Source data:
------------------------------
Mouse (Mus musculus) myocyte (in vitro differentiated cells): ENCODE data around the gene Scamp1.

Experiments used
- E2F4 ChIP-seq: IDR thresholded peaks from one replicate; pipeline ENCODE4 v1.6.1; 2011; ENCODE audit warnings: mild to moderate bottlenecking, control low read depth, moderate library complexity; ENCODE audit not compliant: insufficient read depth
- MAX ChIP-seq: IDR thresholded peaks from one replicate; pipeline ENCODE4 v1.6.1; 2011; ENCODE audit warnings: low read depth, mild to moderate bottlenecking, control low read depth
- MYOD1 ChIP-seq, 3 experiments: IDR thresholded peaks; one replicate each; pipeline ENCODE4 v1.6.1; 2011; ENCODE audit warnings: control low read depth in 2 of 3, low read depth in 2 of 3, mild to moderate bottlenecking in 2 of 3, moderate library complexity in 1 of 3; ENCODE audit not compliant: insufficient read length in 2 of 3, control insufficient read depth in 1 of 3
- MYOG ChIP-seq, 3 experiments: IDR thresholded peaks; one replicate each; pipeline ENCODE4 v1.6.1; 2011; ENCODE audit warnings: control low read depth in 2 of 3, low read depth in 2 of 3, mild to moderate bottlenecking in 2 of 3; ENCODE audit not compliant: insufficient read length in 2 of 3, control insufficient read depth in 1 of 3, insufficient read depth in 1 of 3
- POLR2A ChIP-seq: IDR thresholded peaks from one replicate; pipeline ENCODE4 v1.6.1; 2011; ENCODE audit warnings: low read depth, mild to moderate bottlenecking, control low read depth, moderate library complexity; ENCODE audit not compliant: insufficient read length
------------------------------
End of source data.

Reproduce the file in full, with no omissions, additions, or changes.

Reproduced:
Mouse (Mus musculus) myocyte (in vitro differentiated cells): ENCODE data around the gene Scamp1.

Experiments used
- E2F4 ChIP-seq: IDR thresholded peaks from one replicate; pipeline ENCODE4 v1.6.1; 2011; ENCODE audit warnings: mild to moderate bottlenecking, control low read depth, moderate library complexity; ENCODE audit not compliant: insufficient read depth
- MAX ChIP-seq: IDR thresholded peaks from one replicate; pipeline ENCODE4 v1.6.1; 2011; ENCODE audit warnings: low read depth, mild to moderate bottlenecking, control low read depth
- MYOD1 ChIP-seq, 3 experiments: IDR thresholded peaks; one replicate each; pipeline ENCODE4 v1.6.1; 2011; ENCODE audit warnings: control low read depth in 2 of 3, low read depth in 2 of 3, mild to moderate bottlenecking in 2 of 3, moderate library complexity in 1 of 3; ENCODE audit not compliant: insufficient read length in 2 of 3, control insufficient read depth in 1 of 3
- MYOG ChIP-seq, 3 experiments: IDR thresholded peaks; one replicate each; pipeline ENCODE4 v1.6.1; 2011; ENCODE audit warnings: control low read depth in 2 of 3, low read depth in 2 of 3, mild to moderate bottlenecking in 2 of 3; ENCODE audit not compliant: insufficient read length in 2 of 3, control insufficient read depth in 1 of 3, insufficient read depth in 1 of 3
- POLR2A ChIP-seq: IDR thresholded peaks from one replicate; pipeline ENCODE4 v1.6.1; 2011; ENCODE audit warnings: low read depth, mild to moderate bottlenecking, control low read depth, moderate library complexity; ENCODE audit not compliant: insufficient read length